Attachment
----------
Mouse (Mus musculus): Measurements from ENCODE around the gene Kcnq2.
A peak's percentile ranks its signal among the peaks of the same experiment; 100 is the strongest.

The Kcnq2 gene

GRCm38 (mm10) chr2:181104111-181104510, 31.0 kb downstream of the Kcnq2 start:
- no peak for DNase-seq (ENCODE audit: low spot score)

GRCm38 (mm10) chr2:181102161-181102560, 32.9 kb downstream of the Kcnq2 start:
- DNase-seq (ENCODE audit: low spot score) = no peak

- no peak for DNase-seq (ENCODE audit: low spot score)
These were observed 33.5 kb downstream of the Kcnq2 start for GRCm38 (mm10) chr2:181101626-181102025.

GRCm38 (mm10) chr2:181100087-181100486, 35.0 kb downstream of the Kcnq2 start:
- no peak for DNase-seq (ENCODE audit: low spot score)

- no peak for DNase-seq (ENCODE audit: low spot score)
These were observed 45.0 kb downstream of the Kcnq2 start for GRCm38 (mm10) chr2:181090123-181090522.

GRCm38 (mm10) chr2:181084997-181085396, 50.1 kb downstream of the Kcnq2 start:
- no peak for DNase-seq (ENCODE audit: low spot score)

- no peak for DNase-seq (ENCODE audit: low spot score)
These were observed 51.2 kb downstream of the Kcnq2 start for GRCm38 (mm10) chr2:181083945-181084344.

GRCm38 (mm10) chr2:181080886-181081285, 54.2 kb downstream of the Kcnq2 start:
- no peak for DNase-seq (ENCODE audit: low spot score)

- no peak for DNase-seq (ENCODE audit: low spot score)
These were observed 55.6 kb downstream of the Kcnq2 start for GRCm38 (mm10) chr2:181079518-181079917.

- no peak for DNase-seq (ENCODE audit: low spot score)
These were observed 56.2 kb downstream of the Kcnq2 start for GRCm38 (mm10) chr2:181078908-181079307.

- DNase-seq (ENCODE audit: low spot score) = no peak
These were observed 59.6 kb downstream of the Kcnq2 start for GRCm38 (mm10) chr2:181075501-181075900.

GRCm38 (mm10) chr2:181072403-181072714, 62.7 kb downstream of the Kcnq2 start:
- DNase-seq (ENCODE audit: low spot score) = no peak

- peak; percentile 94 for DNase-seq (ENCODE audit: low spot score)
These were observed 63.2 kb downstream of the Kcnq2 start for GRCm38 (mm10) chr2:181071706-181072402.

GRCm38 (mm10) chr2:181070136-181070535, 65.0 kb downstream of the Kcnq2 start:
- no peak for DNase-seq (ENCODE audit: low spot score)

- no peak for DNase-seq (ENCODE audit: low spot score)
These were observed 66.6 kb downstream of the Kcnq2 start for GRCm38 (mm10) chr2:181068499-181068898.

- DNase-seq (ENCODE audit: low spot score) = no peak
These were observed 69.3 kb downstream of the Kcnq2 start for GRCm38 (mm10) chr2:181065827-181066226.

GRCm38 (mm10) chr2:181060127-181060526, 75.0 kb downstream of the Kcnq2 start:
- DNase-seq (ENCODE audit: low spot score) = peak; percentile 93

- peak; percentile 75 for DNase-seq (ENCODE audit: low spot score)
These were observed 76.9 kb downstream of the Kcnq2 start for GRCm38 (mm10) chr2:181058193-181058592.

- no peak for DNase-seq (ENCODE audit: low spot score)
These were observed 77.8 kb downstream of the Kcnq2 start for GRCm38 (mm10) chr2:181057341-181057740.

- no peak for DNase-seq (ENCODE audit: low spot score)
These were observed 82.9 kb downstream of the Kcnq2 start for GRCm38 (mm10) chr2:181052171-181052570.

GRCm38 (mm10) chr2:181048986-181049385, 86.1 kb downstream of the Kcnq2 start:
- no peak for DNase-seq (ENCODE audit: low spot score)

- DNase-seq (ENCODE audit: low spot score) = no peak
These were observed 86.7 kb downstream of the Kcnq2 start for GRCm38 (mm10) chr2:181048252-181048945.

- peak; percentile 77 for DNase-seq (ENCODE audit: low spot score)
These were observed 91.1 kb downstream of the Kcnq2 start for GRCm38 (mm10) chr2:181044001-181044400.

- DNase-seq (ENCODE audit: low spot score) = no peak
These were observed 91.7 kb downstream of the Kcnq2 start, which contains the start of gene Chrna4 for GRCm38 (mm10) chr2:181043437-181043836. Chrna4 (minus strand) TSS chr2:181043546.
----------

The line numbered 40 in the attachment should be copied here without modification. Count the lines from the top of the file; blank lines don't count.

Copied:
- no peak for DNase-seq (ENCODE audit: low spot score)